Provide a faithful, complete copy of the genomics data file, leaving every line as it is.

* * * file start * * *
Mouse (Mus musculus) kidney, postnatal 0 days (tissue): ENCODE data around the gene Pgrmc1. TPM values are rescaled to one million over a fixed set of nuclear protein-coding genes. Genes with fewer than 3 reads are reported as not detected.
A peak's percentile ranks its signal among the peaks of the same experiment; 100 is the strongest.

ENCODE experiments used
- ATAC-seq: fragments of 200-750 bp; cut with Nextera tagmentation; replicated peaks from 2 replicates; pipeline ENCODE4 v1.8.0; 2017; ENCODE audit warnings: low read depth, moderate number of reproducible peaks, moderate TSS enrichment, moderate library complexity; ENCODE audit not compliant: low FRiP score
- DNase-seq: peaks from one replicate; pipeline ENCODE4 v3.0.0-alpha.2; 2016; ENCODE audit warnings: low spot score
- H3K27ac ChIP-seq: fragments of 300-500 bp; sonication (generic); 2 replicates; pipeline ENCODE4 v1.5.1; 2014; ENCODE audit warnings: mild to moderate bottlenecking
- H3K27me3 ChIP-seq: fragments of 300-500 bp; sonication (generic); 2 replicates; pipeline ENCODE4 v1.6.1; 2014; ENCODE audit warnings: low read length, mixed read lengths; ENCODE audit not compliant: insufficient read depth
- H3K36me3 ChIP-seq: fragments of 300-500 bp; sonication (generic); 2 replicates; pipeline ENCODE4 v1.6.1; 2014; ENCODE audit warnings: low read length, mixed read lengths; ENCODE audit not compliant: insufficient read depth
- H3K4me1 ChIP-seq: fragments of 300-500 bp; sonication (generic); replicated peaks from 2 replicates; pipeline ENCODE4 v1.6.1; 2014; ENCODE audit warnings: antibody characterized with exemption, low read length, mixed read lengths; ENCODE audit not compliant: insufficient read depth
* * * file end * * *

Mouse (Mus musculus) kidney, postnatal 0 days (tissue): ENCODE data around the gene Pgrmc1. TPM values are rescaled to one million over a fixed set of nuclear protein-coding genes. Genes with fewer than 3 reads are reported as not detected.
A peak's percentile ranks its signal among the peaks of the same experiment; 100 is the strongest.

ENCODE experiments used
- ATAC-seq: fragments of 200-750 bp; cut with Nextera tagmentation; replicated peaks from 2 replicates; pipeline ENCODE4 v1.8.0; 2017; ENCODE audit warnings: low read depth, moderate number of reproducible peaks, moderate TSS enrichment, moderate library complexity; ENCODE audit not compliant: low FRiP score
- DNase-seq: peaks from one replicate; pipeline ENCODE4 v3.0.0-alpha.2; 2016; ENCODE audit warnings: low spot score
- H3K27ac ChIP-seq: fragments of 300-500 bp; sonication (generic); 2 replicates; pipeline ENCODE4 v1.5.1; 2014; ENCODE audit warnings: mild to moderate bottlenecking
- H3K27me3 ChIP-seq: fragments of 300-500 bp; sonication (generic); 2 replicates; pipeline ENCODE4 v1.6.1; 2014; ENCODE audit warnings: low read length, mixed read lengths; ENCODE audit not compliant: insufficient read depth
- H3K36me3 ChIP-seq: fragments of 300-500 bp; sonication (generic); 2 replicates; pipeline ENCODE4 v1.6.1; 2014; ENCODE audit warnings: low read length, mixed read lengths; ENCODE audit not compliant: insufficient read depth
- H3K4me1 ChIP-seq: fragments of 300-500 bp; sonication (generic); replicated peaks from 2 replicates; pipeline ENCODE4 v1.6.1; 2014; ENCODE audit warnings: antibody characterized with exemption, low read length, mixed read lengths; ENCODE audit not compliant: insufficient read depth